We’re on sabbatical, yes. But it’s also a working holiday, if such a thing is possible. Our business (purveying ideas and words) is quite portable, so we have taken the liberty, once again, of testing the limits of its mobility. (To read about the last time we did this, in 1994, click on Past Travels in the lower left of this page.)
When we left home a month ago, we brought our Powerbook and a handful of projects: a major tradeshow that needed a theme; a website we wrote a few years back that required a complete overhaul; and a few other loose ends we didn’t get sewn up before we departed. Three adapter plugs later, we’ve almost finished them all. And already have a few more on the docket.
Of course, working around the world isn’t as blissful as the IBM commercials would have you believe. There have been the requisite technical difficulties and disasters—chronicled earlier in this travelogue. But there are also formidable psychological challenges to contend with.
There is the lure of lounging and leisure—being practiced by most everyone around you wherever you go. There are the endless temptations of whatever novel place you’re in. It can be torture to tether yourself to a laptop in a cold spare bedroom when a crashing surf or village churchbells are calling. Or to try to work on the kitchen table when a sleep- and child-deprived 3-year-old is shoving a baseball card in your face or driving a toy Jeep up your arm.
Working on 777s, in hotel rooms, on cedar decks, and terracotta terraces is both glamorous and grueling. Yes, it is better that toiling in a cubicle. But it is still work, and—just like at home—you’d often rather be doing something else.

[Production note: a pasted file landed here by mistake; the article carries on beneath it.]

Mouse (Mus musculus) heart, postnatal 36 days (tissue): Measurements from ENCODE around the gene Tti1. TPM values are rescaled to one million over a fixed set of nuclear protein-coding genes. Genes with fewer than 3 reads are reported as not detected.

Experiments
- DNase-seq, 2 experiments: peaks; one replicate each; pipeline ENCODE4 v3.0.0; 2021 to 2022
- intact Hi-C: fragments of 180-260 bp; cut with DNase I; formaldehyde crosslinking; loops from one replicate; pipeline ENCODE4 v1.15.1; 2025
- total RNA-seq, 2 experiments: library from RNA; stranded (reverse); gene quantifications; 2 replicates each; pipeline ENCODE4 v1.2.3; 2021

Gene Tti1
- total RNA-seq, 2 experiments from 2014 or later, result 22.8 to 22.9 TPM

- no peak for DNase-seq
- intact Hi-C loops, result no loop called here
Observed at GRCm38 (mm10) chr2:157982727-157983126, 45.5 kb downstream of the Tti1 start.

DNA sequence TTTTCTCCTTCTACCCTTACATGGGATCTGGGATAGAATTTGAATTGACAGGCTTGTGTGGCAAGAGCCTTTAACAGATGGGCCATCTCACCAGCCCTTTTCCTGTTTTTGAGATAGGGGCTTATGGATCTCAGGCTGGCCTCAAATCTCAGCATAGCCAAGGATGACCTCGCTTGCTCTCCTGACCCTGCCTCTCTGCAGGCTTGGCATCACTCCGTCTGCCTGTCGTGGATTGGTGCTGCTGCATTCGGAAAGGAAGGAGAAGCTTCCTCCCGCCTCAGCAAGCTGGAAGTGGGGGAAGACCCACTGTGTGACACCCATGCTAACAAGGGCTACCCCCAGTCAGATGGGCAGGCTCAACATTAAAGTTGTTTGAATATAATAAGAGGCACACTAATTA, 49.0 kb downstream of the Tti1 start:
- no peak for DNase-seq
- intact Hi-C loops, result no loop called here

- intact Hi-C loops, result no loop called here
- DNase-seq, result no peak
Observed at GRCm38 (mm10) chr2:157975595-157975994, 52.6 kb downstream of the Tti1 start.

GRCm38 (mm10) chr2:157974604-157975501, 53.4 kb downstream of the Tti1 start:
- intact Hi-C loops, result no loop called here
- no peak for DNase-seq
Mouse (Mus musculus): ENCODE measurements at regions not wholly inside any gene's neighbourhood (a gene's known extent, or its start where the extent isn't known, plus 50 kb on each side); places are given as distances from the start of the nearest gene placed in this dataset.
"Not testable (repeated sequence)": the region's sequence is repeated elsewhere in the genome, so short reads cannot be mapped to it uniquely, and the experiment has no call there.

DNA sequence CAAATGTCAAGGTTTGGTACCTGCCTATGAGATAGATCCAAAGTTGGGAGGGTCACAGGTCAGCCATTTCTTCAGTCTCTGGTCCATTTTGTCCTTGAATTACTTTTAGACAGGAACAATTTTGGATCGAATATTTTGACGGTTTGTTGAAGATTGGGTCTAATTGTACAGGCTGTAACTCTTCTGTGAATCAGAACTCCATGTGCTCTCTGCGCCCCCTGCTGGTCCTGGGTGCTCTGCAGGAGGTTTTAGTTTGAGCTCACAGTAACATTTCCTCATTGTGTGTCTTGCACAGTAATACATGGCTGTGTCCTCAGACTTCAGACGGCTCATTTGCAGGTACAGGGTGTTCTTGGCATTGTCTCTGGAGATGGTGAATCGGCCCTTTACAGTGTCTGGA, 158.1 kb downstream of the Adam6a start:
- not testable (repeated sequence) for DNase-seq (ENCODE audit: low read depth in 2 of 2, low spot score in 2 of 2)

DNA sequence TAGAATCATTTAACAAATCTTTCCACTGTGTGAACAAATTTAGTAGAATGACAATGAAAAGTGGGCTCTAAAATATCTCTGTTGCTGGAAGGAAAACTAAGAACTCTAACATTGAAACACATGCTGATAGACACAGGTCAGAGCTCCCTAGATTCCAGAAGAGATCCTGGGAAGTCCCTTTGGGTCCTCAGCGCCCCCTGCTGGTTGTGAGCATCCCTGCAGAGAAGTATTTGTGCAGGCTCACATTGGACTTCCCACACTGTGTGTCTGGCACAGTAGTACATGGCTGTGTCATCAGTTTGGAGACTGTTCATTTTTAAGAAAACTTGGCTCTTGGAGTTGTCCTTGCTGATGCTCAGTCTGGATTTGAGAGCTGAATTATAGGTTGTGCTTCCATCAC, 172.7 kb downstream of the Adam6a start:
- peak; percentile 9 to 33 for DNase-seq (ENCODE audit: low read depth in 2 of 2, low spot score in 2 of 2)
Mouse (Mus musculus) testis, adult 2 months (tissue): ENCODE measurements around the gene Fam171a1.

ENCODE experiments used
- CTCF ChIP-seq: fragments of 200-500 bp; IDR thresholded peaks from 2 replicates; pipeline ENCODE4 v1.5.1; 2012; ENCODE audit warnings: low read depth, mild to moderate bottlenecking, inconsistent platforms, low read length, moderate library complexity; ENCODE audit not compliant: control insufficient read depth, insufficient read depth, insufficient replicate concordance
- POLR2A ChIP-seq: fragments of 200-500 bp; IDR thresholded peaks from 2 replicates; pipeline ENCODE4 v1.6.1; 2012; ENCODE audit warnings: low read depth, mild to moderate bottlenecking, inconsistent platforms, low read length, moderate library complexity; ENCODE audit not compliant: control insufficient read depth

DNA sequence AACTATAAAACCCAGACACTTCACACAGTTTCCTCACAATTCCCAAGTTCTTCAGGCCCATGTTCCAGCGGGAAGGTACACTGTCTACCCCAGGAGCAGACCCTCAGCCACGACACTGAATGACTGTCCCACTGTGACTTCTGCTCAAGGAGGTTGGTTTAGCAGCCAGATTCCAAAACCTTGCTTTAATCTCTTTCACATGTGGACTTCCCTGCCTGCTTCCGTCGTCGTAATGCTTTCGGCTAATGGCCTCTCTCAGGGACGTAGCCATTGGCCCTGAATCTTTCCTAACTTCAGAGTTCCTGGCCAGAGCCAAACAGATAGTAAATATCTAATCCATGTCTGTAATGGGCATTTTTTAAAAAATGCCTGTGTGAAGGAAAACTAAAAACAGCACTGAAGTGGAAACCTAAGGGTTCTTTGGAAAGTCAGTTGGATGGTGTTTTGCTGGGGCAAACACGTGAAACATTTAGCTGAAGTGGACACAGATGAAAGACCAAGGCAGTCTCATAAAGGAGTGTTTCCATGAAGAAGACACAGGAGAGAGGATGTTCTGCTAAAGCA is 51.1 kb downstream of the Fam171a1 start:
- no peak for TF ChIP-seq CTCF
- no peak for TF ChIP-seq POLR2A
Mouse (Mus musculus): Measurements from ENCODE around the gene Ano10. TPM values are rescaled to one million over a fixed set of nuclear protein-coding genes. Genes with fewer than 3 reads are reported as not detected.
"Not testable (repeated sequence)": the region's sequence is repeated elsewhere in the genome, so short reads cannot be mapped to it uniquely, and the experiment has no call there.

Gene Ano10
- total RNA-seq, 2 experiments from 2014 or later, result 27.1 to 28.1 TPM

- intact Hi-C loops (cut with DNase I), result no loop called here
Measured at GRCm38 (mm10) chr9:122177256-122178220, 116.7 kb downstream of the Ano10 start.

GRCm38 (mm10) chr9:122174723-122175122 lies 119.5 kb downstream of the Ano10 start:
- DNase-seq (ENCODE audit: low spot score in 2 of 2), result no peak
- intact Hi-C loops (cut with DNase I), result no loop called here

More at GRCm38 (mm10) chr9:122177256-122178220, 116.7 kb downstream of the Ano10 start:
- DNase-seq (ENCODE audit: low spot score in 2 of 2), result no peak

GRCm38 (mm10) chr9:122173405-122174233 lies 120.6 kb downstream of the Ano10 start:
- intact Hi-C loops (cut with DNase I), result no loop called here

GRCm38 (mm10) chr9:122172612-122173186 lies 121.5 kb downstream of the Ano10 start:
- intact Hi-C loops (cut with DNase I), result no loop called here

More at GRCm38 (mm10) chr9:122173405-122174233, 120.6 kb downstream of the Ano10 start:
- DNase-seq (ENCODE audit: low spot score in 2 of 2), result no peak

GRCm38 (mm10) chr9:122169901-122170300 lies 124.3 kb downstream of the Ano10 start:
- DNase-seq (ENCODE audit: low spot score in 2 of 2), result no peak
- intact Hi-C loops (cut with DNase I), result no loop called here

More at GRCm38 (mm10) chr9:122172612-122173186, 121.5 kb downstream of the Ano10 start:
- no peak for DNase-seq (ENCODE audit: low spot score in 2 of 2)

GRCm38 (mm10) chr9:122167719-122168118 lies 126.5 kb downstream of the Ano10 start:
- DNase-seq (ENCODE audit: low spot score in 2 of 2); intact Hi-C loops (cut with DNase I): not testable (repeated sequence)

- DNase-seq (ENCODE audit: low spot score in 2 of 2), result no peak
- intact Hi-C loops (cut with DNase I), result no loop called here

Yet there are times when sitting down to work is a comforting return to the familiar and mundane. It’s a welcome escape from surly clerks, stale croissants, and incessant drizzle. Working gives a traveler a justifiable reason to opt out, skip a side trip, and get a little privacy and P&Q. But that’s the bright side. Mostly, working on a trip like this is a strenuous exercise in discipline and concentration.
Nonetheless, we feel privileged that our work can accompany us wherever we go. And that our clients are willing to do the same. We are humbled by their enthusiasm and trust, and grateful that they put up with the inconveniences that invariably accompany a journey of this kind. In that sense, we are not on this adventure alone. In some small measure, they, too, are travelling the world with us. As are you, dear reader. And to steal a slogan, we sincerely hope you enjoy the ride.